Once again, workplace campaign season is in full swing for many United Ways. The pledge form is one of those workplace campaign essentials every United Way prepares as a matter of necessity, often without a lot of thought. One United Way that has thought about the donor when preparing their pledge form is United Way of the Greater Triangle (Morrisville, North Carolina).
Their pledge form includes three sections: how the donor wants to direct their contribution, contribution options, and donor information. The section for how the donor wants to direct their contribution includes giving options and a place for designations. The contribution option section includes payroll deduction information, as well as direct gift and credit card options. The donor information section includes demographic and leadership giving information.
What are they doing right?
First, the pledge form starts with why the donor is giving to United Way by asking the donor if they want to support the Community Impact Fund or one of the three categories: education, financial stability, or health. United Way of the Greater Triangle makes it clear to the donor that their contribution will impact the community by supporting programs in education, financial stability, and health. Most pledge forms do not communicate how the donor’s pledge will be used. Our research has found upwards of 40% of United Way donors do not know what issues their United Way addresses, which makes this information about how a donor’s pledge will be used essential.
Second, the pledge form asks a lot of important questions to help United Way of the Greater Triangle improve their relationship with their donors. For example, the donor information section asks for the donor’s home address, mobile phone, and e-mail, which allows United Way of the Greater Triangle to directly reach a donor outside of the workplace campaign. The demographic questions allow United Way of the Greater Triangle to target their marketing and messaging to the donor, and the leadership giving information allows donors to be recognized for leadership giving. Finally, the donor is given options to give other than just payroll deduction, such as a direct gift of checks/cash, stock or securities, as well as the ability to use a credit card by providing a Web address and telephone number.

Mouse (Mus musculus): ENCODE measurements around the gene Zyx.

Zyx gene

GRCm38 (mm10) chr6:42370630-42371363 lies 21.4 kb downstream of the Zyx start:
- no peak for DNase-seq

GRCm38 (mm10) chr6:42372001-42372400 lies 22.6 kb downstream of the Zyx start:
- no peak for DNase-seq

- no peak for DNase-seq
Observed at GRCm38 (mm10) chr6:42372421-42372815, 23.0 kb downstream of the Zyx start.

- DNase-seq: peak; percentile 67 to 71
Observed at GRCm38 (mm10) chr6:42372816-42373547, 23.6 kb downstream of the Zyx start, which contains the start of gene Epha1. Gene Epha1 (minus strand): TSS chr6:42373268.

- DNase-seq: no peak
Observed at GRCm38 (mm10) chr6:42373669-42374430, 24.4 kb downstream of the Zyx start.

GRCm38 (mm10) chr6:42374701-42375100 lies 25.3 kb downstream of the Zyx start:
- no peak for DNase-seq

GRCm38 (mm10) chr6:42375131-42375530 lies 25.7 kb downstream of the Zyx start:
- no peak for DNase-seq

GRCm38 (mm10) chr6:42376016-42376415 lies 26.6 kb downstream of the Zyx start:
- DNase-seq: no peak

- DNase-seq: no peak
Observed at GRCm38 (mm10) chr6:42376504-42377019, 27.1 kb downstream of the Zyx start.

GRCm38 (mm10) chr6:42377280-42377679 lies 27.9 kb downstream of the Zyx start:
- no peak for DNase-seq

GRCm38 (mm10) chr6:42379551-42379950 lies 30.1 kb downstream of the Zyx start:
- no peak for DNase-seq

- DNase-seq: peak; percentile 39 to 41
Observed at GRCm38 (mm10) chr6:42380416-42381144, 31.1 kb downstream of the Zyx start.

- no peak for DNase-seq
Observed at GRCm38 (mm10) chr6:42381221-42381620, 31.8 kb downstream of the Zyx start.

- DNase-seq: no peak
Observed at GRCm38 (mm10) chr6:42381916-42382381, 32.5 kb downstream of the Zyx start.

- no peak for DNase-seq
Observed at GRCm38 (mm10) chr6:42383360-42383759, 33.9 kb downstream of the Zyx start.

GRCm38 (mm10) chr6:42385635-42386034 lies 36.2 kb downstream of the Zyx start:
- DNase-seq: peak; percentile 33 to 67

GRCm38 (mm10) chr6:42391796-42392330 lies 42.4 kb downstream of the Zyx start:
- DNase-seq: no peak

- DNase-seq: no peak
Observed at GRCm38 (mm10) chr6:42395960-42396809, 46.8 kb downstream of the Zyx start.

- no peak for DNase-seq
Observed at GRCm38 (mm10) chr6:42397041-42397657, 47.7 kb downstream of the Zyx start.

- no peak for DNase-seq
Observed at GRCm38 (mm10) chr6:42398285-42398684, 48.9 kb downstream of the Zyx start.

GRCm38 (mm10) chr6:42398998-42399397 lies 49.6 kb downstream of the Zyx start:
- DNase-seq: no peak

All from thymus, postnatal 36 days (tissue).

Third, there is an obvious and subtle simplicity to their pledge form. The pledge form is divided into three steps, clearly marked and delineated, and labeled with step 1, step 2, and step 3. The design of the pledge form includes plenty of “white space,” which makes the pledge form look less intimidating to a donor. Compared to many pledge forms, United Way of the Greater Triangle has included what needs to be included on a pledge form and not filled their pledge form with additional questions or information that is not helpful to the donor.
A pledge form can be very cold and transactional, with little concern for the donor, or it can be helpful to the donor. United Way of the Greater Triangle has developed a pledge form that helps the donor understand what their pledge will do for the community, as well as provide information that can deepen the relationship between the donor and United Way of the Greater Triangle. The next time your United Way is developing a pledge form, consider some of the ways United Way of the Greater Triangle’s pledge form strengthens the relationship with donors. United Way of the Greater Triangle, you are Doing It Right!